Society for Linguistic Anthropology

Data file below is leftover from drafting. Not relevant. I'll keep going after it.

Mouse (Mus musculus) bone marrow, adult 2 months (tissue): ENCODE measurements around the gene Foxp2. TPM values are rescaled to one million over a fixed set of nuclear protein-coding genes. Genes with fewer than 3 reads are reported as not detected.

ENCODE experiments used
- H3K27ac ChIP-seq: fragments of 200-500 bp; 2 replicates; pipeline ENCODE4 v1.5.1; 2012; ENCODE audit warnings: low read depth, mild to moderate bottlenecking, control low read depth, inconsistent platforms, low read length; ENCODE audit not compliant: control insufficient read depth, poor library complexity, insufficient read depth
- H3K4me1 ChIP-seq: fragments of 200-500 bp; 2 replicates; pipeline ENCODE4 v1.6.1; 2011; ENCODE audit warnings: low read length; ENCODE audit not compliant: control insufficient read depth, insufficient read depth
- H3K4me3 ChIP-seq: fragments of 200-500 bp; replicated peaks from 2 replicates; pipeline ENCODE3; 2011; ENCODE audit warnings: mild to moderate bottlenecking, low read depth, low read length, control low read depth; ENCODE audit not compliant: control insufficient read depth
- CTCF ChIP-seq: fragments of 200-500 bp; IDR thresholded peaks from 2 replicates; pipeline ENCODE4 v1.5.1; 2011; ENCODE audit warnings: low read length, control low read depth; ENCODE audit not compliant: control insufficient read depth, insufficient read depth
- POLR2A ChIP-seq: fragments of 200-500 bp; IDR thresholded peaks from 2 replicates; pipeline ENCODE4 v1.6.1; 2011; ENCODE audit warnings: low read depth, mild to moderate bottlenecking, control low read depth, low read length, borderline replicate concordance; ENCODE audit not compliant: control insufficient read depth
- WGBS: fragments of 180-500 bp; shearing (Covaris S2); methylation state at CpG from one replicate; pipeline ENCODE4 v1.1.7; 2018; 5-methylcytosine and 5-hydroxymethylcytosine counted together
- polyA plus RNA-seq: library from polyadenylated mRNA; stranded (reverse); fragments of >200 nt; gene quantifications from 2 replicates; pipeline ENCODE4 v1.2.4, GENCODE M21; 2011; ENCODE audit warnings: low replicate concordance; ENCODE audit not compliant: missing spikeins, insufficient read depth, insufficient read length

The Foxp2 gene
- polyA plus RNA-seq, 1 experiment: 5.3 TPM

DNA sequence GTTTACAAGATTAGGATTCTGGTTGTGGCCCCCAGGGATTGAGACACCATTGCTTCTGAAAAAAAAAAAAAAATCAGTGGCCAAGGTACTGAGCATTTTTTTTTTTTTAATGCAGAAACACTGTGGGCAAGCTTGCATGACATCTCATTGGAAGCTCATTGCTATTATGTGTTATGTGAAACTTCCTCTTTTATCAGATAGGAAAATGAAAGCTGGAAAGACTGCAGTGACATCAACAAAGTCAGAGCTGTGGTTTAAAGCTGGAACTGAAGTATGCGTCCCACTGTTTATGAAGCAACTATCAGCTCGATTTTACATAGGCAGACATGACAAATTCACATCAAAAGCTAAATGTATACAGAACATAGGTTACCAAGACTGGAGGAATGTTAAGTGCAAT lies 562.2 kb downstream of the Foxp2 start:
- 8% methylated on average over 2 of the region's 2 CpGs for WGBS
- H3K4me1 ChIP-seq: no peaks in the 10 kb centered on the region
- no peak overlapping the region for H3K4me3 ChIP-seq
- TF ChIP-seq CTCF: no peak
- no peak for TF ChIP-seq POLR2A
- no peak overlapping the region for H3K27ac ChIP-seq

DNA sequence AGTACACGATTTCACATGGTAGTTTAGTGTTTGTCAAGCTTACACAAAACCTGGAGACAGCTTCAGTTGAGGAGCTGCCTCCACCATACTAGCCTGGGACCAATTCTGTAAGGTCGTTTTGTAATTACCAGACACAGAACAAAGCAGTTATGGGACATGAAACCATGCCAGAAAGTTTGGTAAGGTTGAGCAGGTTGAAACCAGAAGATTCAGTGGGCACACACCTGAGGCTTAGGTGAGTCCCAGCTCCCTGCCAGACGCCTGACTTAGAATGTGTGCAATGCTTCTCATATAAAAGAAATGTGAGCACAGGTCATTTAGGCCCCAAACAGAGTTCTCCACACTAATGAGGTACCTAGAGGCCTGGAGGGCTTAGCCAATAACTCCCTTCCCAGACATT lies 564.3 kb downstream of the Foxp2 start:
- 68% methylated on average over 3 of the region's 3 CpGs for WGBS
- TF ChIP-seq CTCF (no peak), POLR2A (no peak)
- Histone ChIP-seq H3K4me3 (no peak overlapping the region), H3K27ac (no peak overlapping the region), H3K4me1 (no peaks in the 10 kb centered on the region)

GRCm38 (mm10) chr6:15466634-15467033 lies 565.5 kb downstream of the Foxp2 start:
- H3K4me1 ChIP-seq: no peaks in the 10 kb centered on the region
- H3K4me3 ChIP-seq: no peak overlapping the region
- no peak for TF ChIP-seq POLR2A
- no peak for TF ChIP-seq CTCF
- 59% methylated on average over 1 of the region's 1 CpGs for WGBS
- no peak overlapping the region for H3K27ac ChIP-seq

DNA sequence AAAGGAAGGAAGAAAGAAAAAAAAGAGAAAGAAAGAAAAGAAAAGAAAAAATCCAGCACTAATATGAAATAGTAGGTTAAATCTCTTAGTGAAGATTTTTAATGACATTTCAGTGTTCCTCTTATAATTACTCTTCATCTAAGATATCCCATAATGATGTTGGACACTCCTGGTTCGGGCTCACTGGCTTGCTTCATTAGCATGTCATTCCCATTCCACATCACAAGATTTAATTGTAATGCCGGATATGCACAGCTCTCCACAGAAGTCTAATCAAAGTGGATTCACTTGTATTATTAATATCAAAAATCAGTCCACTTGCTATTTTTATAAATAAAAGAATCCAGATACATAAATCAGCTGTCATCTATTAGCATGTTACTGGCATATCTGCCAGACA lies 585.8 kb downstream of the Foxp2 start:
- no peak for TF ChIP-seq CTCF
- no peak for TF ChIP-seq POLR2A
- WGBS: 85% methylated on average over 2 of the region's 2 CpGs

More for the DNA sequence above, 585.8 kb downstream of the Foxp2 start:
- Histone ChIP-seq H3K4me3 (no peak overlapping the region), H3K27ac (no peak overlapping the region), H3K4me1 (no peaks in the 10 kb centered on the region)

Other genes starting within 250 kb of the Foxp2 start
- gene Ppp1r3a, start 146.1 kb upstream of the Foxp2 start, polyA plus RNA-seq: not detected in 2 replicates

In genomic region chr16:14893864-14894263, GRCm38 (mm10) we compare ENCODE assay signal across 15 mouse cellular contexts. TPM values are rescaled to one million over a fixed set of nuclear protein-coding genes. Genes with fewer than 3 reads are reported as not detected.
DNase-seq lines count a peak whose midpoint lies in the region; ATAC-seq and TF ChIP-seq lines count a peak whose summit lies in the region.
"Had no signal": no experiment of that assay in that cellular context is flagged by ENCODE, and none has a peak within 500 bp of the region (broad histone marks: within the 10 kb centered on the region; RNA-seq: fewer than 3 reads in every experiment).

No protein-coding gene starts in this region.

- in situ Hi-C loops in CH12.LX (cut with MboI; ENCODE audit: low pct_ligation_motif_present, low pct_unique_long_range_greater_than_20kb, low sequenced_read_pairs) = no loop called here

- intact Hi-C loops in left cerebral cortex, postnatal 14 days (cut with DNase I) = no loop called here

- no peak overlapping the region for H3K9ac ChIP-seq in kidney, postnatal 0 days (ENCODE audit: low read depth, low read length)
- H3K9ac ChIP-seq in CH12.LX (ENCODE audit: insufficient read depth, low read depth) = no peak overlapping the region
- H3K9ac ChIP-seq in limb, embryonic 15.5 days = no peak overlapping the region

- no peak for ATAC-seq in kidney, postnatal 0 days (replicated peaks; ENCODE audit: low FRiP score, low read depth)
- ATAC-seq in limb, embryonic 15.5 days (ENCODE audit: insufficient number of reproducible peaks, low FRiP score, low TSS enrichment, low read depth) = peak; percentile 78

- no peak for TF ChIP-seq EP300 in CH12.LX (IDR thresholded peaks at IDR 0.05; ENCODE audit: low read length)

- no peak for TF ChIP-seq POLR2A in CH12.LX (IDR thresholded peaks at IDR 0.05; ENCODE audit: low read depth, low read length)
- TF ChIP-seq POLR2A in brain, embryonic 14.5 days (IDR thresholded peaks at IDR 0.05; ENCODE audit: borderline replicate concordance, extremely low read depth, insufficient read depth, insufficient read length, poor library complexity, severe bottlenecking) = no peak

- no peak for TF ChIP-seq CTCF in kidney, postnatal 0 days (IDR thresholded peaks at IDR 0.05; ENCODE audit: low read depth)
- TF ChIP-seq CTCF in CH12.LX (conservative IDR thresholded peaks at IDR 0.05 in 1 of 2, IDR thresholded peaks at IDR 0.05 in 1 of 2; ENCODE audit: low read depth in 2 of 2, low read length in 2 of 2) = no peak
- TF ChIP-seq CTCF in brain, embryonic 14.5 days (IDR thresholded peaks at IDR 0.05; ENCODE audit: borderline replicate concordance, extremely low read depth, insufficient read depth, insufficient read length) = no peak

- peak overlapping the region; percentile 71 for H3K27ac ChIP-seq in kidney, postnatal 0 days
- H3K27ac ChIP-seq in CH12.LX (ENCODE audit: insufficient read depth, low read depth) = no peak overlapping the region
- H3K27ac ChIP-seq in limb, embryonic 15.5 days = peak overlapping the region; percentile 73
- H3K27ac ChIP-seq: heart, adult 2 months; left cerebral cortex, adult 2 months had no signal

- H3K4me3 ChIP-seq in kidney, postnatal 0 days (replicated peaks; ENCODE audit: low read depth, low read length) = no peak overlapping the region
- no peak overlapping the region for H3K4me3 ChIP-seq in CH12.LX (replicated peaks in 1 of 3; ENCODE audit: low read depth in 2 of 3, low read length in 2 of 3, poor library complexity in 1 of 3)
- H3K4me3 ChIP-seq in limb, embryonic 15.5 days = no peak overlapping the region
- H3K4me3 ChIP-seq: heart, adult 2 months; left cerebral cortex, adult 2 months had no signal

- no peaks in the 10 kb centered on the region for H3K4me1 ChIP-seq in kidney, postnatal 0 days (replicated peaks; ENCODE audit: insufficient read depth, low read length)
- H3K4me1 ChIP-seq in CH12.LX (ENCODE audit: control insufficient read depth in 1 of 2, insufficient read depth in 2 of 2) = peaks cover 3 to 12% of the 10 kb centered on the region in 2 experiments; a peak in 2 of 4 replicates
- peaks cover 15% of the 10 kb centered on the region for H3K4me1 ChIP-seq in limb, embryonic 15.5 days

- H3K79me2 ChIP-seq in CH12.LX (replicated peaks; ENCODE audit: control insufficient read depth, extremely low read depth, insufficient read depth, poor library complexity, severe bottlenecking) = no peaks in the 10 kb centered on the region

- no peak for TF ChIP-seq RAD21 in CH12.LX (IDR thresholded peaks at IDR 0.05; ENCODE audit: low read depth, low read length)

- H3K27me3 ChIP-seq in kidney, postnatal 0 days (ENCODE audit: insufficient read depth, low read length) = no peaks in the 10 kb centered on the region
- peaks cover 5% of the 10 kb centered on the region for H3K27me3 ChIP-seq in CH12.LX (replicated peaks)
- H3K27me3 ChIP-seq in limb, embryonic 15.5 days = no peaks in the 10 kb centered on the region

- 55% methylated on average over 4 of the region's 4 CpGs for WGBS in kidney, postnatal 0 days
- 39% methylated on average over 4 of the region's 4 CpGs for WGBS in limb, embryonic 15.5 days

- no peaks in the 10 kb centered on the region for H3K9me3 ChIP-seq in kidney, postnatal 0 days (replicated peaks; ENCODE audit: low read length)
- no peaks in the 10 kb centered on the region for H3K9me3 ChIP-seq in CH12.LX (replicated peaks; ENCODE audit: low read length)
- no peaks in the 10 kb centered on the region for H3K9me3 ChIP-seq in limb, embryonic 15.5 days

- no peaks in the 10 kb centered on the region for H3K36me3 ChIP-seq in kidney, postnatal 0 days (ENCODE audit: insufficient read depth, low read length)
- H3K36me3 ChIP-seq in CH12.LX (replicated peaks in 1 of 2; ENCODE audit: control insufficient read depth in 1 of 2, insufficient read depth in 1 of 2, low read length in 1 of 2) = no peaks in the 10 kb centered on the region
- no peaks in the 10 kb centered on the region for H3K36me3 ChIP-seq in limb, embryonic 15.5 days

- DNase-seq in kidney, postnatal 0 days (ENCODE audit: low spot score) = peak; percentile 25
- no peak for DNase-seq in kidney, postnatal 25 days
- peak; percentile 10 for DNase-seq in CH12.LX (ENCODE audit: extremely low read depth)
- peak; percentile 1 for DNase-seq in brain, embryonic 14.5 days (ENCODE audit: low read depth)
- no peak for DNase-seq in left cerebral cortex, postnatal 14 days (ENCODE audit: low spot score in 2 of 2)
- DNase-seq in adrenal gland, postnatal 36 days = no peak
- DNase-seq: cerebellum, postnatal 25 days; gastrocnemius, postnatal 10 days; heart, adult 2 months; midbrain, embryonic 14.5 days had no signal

In 2011, Neumann-Holzschuh published an edited collection of early twentieth-century Master’s theses on Louisiana Creole, making readily available to researchers substantive documentation of the language as spoken a hundred years ago. Containing rich linguistic and cultural content as well as important demographic information about the speakers whom the authors interviewed, this work offers linguists an exceptional opportunity to explore the historical development of Louisiana Creole. In her introduction to the collection, Neumann-Holzschuh takes significant steps in this direction, showing, for example, how the contents of the theses can contribute to the debate about whether or not Louisiana had multiple geneses (Speedy 1995; Klingler 2000). More recently, Mayeux (2017) compared the data from the theses representing the Creole of the Bayou Teche region to those from nineteenth-century Creole texts, on the one hand, and to his own data gathered in the field, on the other, in order to assess the extent to which “decreolization” through contact with Louisiana French has occurred. In this paper I further pursue the use of the collected theses for the diachronic study of Louisiana Creole, focusing on the evolution of the language as spoken by blacks and whites in Pointe Coupee Parish. By comparing the data from two theses representing the Creole of this region to field data collected there more recently, I show that what appears to have originally been a single language variety split, in the course of the twentieth century, into two ethnolects distinguished by phonetic, morphosyntactic, and lexical features.